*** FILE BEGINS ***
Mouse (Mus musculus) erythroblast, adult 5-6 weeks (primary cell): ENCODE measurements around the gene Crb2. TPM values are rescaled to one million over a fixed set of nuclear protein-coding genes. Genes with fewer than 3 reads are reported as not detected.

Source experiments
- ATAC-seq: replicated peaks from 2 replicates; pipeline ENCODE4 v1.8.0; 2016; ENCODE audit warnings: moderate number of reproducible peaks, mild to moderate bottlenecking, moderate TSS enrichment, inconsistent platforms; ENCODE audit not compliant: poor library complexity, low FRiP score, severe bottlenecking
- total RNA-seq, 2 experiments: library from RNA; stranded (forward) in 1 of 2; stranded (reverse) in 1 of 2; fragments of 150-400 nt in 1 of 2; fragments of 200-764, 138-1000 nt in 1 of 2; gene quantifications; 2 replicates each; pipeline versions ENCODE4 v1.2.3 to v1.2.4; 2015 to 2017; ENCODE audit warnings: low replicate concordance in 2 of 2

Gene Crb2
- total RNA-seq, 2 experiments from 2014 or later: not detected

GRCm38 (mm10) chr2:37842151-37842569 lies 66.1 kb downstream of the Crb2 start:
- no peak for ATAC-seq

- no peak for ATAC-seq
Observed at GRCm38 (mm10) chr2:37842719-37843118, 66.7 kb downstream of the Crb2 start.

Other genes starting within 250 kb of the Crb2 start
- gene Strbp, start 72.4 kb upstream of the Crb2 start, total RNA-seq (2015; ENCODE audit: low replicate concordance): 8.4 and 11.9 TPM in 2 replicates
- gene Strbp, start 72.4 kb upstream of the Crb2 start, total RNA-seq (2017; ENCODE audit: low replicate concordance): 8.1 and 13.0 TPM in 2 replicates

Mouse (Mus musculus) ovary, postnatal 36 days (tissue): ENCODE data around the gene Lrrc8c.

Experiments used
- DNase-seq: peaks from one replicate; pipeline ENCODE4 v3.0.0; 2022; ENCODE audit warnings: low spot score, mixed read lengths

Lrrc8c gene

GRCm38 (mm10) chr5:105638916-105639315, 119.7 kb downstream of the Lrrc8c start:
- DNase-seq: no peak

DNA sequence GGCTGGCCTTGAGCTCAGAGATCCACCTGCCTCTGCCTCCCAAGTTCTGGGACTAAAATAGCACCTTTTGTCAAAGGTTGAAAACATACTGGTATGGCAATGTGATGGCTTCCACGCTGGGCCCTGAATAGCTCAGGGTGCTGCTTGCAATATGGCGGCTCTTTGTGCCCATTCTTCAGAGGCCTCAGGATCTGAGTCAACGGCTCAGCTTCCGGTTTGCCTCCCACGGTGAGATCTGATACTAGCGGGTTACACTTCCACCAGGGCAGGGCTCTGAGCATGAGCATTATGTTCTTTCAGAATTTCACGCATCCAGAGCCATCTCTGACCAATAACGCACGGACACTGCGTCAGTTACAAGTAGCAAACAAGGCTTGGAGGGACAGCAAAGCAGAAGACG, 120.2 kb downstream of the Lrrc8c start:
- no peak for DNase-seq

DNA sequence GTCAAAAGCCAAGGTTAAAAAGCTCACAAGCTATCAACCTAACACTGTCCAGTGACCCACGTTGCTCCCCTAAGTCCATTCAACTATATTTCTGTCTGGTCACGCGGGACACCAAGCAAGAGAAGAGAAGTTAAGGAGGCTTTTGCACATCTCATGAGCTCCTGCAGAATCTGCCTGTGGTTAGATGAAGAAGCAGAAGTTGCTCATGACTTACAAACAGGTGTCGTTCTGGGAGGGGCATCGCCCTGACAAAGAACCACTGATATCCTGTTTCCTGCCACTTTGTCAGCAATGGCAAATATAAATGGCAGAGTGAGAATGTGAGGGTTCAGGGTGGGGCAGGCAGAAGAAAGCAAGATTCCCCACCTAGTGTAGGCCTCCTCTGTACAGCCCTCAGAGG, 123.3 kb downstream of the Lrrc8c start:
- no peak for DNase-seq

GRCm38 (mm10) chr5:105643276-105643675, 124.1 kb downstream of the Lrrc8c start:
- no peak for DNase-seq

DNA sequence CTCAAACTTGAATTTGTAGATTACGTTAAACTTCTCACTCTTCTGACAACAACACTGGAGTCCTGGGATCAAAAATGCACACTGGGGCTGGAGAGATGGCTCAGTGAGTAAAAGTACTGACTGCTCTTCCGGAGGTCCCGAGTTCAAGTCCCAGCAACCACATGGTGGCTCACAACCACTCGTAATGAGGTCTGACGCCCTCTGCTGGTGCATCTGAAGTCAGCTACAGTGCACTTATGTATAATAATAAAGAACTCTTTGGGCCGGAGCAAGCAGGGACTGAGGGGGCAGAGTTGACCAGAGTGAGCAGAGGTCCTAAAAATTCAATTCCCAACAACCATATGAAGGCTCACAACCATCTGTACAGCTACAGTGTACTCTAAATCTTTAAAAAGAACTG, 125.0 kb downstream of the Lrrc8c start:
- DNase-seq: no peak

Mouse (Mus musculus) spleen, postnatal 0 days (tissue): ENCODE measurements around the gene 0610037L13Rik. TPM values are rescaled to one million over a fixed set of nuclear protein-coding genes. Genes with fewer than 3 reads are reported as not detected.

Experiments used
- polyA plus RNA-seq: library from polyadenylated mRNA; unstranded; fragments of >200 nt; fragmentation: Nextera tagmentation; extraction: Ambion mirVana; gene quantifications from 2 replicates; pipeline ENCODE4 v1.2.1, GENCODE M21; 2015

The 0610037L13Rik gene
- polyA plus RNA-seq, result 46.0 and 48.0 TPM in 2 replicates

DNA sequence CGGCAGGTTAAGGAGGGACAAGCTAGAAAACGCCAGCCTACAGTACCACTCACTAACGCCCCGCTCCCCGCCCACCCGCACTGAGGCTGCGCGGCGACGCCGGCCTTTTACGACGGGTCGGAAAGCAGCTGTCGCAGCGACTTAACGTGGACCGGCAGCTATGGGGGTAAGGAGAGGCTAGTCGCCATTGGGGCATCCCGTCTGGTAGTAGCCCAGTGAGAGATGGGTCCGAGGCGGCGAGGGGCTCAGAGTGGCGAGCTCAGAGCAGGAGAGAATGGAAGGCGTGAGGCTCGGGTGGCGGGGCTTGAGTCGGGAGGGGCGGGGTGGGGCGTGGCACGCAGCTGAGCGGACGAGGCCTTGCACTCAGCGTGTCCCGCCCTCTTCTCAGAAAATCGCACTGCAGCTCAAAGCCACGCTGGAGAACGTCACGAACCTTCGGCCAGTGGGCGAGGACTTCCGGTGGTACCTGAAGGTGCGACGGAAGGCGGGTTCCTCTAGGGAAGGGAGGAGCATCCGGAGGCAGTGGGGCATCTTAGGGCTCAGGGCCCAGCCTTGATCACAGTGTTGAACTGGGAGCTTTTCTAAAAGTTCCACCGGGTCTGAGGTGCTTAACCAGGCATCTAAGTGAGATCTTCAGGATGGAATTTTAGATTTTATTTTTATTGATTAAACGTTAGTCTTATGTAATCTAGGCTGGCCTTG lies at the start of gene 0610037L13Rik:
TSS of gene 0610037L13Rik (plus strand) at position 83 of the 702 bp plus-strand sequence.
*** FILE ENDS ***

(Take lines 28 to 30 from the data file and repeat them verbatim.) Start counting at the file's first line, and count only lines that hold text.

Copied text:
Mouse (Mus musculus) spleen, postnatal 0 days (tissue): ENCODE measurements around the gene 0610037L13Rik. TPM values are rescaled to one million over a fixed set of nuclear protein-coding genes. Genes with fewer than 3 reads are reported as not detected.

Experiments used
- polyA plus RNA-seq: library from polyadenylated mRNA; unstranded; fragments of >200 nt; fragmentation: Nextera tagmentation; extraction: Ambion mirVana; gene quantifications from 2 replicates; pipeline ENCODE4 v1.2.1, GENCODE M21; 2015